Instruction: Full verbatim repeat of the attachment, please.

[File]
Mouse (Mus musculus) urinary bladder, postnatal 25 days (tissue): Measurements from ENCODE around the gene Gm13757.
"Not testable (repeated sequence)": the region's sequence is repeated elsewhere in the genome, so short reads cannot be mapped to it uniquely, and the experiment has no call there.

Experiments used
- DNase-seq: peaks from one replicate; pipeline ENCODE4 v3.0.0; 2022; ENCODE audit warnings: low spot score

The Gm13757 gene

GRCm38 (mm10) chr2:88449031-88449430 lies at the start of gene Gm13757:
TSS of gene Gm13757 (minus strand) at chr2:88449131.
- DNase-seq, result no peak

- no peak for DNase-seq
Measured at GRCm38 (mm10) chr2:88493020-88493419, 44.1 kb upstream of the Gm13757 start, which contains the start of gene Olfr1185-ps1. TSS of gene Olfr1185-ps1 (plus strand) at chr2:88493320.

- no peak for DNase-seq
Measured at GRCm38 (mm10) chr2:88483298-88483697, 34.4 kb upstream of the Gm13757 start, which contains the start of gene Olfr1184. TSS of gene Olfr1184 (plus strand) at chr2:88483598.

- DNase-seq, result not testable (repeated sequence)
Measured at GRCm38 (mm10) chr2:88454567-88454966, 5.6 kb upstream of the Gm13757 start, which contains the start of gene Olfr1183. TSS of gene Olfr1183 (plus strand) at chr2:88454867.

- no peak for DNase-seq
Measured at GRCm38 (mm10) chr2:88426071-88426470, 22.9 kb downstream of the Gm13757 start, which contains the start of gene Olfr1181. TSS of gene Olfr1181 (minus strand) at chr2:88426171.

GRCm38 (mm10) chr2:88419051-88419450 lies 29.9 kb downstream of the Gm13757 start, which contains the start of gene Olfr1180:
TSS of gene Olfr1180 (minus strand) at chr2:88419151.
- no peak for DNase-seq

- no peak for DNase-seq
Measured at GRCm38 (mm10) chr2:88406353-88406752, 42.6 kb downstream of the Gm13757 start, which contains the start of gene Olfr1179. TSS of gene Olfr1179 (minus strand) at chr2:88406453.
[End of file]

Mouse (Mus musculus) urinary bladder, postnatal 25 days (tissue): Measurements from ENCODE around the gene Gm13757.
"Not testable (repeated sequence)": the region's sequence is repeated elsewhere in the genome, so short reads cannot be mapped to it uniquely, and the experiment has no call there.

Experiments used
- DNase-seq: peaks from one replicate; pipeline ENCODE4 v3.0.0; 2022; ENCODE audit warnings: low spot score

The Gm13757 gene

GRCm38 (mm10) chr2:88449031-88449430 lies at the start of gene Gm13757:
TSS of gene Gm13757 (minus strand) at chr2:88449131.
- DNase-seq, result no peak

- no peak for DNase-seq
Measured at GRCm38 (mm10) chr2:88493020-88493419, 44.1 kb upstream of the Gm13757 start, which contains the start of gene Olfr1185-ps1. TSS of gene Olfr1185-ps1 (plus strand) at chr2:88493320.

- no peak for DNase-seq
Measured at GRCm38 (mm10) chr2:88483298-88483697, 34.4 kb upstream of the Gm13757 start, which contains the start of gene Olfr1184. TSS of gene Olfr1184 (plus strand) at chr2:88483598.

- DNase-seq, result not testable (repeated sequence)
Measured at GRCm38 (mm10) chr2:88454567-88454966, 5.6 kb upstream of the Gm13757 start, which contains the start of gene Olfr1183. TSS of gene Olfr1183 (plus strand) at chr2:88454867.

- no peak for DNase-seq
Measured at GRCm38 (mm10) chr2:88426071-88426470, 22.9 kb downstream of the Gm13757 start, which contains the start of gene Olfr1181. TSS of gene Olfr1181 (minus strand) at chr2:88426171.

GRCm38 (mm10) chr2:88419051-88419450 lies 29.9 kb downstream of the Gm13757 start, which contains the start of gene Olfr1180:
TSS of gene Olfr1180 (minus strand) at chr2:88419151.
- no peak for DNase-seq

- no peak for DNase-seq
Measured at GRCm38 (mm10) chr2:88406353-88406752, 42.6 kb downstream of the Gm13757 start, which contains the start of gene Olfr1179. TSS of gene Olfr1179 (minus strand) at chr2:88406453.